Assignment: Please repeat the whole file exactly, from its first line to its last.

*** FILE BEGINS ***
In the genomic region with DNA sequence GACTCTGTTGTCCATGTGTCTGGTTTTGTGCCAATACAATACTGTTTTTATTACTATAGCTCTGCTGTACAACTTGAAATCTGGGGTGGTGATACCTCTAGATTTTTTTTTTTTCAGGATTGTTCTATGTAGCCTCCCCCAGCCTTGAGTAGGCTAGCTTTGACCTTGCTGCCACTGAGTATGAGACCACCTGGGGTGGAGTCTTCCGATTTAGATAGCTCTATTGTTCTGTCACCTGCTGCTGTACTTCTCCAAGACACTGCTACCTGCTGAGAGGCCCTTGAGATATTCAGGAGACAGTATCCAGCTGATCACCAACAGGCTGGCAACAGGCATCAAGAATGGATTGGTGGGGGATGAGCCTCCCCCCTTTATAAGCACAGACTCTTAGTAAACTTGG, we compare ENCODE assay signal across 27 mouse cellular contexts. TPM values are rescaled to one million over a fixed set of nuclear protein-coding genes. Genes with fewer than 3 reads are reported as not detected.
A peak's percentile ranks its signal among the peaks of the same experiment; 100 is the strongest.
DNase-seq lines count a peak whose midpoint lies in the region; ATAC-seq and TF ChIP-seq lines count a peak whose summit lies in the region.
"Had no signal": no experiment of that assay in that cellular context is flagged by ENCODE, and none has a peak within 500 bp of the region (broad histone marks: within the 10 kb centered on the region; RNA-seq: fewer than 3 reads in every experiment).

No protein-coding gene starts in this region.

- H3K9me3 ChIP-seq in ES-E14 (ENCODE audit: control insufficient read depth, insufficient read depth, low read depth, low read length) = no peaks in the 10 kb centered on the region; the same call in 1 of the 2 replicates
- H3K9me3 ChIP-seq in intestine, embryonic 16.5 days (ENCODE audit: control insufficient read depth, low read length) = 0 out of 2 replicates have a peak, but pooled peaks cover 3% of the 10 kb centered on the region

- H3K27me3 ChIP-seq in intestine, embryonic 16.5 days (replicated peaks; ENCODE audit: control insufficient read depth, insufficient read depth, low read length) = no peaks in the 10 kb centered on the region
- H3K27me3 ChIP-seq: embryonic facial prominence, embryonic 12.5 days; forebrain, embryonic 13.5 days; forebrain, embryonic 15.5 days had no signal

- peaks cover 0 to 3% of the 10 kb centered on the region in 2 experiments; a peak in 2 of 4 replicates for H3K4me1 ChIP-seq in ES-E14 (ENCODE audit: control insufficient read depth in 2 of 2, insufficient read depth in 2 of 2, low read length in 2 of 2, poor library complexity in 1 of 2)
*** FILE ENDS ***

In the genomic region with DNA sequence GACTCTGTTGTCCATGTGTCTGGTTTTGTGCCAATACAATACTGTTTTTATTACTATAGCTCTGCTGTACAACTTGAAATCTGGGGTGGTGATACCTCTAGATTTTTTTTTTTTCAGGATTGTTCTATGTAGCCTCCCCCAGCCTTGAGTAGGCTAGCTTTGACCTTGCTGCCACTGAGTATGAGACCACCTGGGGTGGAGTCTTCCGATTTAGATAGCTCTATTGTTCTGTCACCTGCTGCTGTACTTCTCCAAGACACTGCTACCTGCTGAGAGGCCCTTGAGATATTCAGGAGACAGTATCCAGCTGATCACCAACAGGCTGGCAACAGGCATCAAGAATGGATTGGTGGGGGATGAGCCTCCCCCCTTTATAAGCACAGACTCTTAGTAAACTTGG, we compare ENCODE assay signal across 27 mouse cellular contexts. TPM values are rescaled to one million over a fixed set of nuclear protein-coding genes. Genes with fewer than 3 reads are reported as not detected.
A peak's percentile ranks its signal among the peaks of the same experiment; 100 is the strongest.
DNase-seq lines count a peak whose midpoint lies in the region; ATAC-seq and TF ChIP-seq lines count a peak whose summit lies in the region.
"Had no signal": no experiment of that assay in that cellular context is flagged by ENCODE, and none has a peak within 500 bp of the region (broad histone marks: within the 10 kb centered on the region; RNA-seq: fewer than 3 reads in every experiment).

No protein-coding gene starts in this region.

- H3K9me3 ChIP-seq in ES-E14 (ENCODE audit: control insufficient read depth, insufficient read depth, low read depth, low read length) = no peaks in the 10 kb centered on the region; the same call in 1 of the 2 replicates
- H3K9me3 ChIP-seq in intestine, embryonic 16.5 days (ENCODE audit: control insufficient read depth, low read length) = 0 out of 2 replicates have a peak, but pooled peaks cover 3% of the 10 kb centered on the region

- H3K27me3 ChIP-seq in intestine, embryonic 16.5 days (replicated peaks; ENCODE audit: control insufficient read depth, insufficient read depth, low read length) = no peaks in the 10 kb centered on the region
- H3K27me3 ChIP-seq: embryonic facial prominence, embryonic 12.5 days; forebrain, embryonic 13.5 days; forebrain, embryonic 15.5 days had no signal

- peaks cover 0 to 3% of the 10 kb centered on the region in 2 experiments; a peak in 2 of 4 replicates for H3K4me1 ChIP-seq in ES-E14 (ENCODE audit: control insufficient read depth in 2 of 2, insufficient read depth in 2 of 2, low read length in 2 of 2, poor library complexity in 1 of 2)